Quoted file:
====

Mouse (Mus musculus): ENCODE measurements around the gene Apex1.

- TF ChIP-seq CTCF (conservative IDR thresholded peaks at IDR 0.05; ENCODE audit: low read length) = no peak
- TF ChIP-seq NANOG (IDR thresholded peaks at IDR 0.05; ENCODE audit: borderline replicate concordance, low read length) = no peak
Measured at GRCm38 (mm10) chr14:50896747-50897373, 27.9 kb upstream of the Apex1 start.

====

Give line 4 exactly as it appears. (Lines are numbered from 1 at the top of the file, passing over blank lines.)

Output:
Measured at GRCm38 (mm10) chr14:50896747-50897373, 27.9 kb upstream of the Apex1 start.